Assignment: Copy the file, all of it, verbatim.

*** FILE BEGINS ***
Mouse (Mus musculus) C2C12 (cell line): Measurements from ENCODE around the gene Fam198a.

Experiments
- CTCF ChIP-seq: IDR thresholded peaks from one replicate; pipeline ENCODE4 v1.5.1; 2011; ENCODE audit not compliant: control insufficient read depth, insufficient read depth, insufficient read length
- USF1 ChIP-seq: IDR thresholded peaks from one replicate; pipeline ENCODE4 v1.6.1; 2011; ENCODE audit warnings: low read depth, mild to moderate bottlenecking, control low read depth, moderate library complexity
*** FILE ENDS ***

Mouse (Mus musculus) C2C12 (cell line): Measurements from ENCODE around the gene Fam198a.

Experiments
- CTCF ChIP-seq: IDR thresholded peaks from one replicate; pipeline ENCODE4 v1.5.1; 2011; ENCODE audit not compliant: control insufficient read depth, insufficient read depth, insufficient read length
- USF1 ChIP-seq: IDR thresholded peaks from one replicate; pipeline ENCODE4 v1.6.1; 2011; ENCODE audit warnings: low read depth, mild to moderate bottlenecking, control low read depth, moderate library complexity